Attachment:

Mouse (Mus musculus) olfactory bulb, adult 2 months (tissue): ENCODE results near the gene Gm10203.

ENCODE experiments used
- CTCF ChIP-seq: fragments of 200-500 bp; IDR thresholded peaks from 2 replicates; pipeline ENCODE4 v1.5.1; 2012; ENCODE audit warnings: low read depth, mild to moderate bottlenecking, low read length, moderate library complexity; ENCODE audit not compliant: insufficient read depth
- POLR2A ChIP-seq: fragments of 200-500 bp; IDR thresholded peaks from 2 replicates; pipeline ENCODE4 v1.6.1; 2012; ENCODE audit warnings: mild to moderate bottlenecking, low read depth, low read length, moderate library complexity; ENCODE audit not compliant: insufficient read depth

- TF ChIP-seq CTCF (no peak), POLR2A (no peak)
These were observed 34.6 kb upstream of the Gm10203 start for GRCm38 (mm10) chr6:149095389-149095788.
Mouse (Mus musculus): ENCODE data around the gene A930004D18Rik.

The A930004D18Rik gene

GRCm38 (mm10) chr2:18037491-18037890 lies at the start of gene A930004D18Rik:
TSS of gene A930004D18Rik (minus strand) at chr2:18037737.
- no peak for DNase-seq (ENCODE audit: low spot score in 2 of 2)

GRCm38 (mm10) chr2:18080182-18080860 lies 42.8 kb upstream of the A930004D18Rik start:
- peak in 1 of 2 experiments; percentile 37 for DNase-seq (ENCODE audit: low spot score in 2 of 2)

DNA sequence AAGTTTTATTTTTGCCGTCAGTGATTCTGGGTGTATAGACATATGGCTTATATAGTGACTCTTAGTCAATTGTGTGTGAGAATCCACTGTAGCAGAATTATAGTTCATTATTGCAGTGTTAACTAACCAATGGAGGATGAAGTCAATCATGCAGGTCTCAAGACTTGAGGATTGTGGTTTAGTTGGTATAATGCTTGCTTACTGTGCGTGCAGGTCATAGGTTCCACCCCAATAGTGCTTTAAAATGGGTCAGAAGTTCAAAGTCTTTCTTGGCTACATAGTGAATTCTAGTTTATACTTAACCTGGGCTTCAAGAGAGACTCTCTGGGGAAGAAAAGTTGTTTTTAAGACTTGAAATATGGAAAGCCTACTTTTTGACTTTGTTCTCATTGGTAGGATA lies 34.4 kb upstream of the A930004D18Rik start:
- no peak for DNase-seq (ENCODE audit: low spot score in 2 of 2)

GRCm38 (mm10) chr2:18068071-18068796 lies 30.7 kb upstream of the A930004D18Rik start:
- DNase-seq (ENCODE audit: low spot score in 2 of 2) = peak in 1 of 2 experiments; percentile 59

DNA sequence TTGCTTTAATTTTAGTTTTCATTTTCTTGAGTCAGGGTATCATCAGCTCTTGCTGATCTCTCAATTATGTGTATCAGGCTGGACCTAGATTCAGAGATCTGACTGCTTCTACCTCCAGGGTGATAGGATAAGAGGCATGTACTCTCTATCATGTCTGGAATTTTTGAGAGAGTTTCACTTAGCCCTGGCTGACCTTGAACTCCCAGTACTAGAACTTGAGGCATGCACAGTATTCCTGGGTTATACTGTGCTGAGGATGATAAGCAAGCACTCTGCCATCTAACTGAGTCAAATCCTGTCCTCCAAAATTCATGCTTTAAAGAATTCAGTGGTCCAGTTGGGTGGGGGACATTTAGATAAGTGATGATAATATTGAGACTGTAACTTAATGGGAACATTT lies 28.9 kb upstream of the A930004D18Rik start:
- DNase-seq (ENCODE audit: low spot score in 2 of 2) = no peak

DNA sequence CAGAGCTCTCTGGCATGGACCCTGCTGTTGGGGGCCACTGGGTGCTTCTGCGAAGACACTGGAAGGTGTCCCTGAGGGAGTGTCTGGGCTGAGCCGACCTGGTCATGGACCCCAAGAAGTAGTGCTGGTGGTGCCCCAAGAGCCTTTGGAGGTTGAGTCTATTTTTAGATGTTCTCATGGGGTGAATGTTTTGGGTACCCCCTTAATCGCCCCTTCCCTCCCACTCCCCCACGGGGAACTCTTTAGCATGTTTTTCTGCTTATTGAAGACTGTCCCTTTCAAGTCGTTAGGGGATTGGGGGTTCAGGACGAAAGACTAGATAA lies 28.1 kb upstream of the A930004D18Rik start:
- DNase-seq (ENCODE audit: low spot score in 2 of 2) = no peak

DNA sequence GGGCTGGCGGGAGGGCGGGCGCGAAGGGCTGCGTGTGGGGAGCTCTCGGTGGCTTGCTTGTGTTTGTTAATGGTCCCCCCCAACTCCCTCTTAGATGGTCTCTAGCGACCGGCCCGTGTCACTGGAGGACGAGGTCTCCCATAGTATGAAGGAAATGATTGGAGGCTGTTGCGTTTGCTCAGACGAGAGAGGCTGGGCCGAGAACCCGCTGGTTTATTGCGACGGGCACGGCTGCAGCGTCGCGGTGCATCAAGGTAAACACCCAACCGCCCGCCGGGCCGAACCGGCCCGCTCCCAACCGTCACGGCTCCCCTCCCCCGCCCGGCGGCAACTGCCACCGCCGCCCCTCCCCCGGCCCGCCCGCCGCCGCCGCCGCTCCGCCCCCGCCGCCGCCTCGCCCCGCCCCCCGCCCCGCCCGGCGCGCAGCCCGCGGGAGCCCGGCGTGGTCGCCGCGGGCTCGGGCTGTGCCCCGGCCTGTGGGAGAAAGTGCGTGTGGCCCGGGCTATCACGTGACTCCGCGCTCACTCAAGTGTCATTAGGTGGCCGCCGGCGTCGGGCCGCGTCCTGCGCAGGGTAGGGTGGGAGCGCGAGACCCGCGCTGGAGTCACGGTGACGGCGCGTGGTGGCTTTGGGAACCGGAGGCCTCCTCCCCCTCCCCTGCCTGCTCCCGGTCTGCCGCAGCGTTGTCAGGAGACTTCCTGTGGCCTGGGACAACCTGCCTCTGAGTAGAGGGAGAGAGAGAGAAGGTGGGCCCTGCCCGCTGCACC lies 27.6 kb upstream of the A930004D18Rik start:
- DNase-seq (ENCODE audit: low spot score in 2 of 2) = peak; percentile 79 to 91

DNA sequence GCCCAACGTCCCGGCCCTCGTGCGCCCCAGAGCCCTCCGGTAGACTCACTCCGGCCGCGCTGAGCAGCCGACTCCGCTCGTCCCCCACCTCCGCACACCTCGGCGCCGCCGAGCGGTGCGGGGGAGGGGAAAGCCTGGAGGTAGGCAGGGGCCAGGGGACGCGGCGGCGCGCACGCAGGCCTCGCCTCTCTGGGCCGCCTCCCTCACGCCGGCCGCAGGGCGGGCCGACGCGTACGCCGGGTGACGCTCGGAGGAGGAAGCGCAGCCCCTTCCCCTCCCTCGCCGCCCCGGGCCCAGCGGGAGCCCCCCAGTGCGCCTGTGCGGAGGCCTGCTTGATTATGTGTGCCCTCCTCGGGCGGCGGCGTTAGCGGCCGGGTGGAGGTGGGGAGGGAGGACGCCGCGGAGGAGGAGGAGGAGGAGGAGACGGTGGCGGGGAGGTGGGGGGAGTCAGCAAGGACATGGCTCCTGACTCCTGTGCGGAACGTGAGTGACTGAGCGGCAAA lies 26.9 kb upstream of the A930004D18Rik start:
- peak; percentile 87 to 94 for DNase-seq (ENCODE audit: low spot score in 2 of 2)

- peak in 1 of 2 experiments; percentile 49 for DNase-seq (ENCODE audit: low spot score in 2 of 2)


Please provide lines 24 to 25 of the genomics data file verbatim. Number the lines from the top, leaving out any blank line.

DNA sequence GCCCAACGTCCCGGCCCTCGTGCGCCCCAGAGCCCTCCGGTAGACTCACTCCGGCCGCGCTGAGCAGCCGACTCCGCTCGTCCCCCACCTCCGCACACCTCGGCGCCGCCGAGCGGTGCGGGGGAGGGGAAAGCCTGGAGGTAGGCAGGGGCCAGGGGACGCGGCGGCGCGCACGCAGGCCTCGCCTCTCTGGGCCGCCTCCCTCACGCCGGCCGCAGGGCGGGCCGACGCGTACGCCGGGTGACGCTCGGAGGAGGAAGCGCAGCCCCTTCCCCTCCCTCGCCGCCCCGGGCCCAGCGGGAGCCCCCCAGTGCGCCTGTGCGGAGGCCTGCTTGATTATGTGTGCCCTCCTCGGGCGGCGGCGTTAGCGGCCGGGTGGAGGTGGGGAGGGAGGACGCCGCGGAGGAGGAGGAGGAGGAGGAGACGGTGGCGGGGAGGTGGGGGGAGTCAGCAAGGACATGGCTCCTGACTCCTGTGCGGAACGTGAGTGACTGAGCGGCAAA lies 26.9 kb upstream of the A930004D18Rik start:
- peak; percentile 87 to 94 for DNase-seq (ENCODE audit: low spot score in 2 of 2)